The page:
The only thing missing is drive mode, something palmOne debuted in the Tungsten T5. Drive mode makes it much easier and faster to transfer files to and from the device RAM and SD memory card.


The Tungsten E2 ships with a USB sync cable and a separate AC power cord. The multi-connector with the TE2 differs from that of the T5 in that both of the cables connect separately. With the T5 you have the option of putting the power cable into the sync cable and then having one piece to worry about plugging in and out. With the TE2, you always have to plug and unplug both separately; I have found that the TE2 cable does fit a bit more securely though. The solution offers flexibility, in that users only need one cable, the other, or both. There are no extra plugs to worry about. The TE2 will trickle charge over USB as well, so the power cord may end up not being used very often by some users.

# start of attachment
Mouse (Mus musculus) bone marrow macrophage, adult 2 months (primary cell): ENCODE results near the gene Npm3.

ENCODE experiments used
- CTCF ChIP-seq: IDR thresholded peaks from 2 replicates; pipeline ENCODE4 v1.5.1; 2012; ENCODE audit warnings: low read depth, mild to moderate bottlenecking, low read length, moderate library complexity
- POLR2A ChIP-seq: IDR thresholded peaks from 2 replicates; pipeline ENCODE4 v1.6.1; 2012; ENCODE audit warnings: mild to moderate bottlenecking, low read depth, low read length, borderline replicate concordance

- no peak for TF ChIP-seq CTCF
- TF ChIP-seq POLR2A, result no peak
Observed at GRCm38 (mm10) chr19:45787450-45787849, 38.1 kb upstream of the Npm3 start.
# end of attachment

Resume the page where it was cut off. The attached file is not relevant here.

TE2 with sync and charge cables

Up close on the sync cable, with button to initiate sync process


I had the original TE before I bought the Tungsten T5 a few months ago. Besides battery life, my main complaint was that it was just too hard to manage wireless activities. I had to line up my phone with the infrared (IR) port of the TE so that I could download email and such. It was a very inflexible solution and made me wish even more that I had Bluetooth so that I could connect to my phone and surf the web and get email.

The Bluetooth logo at the top indicates Bluetooth is on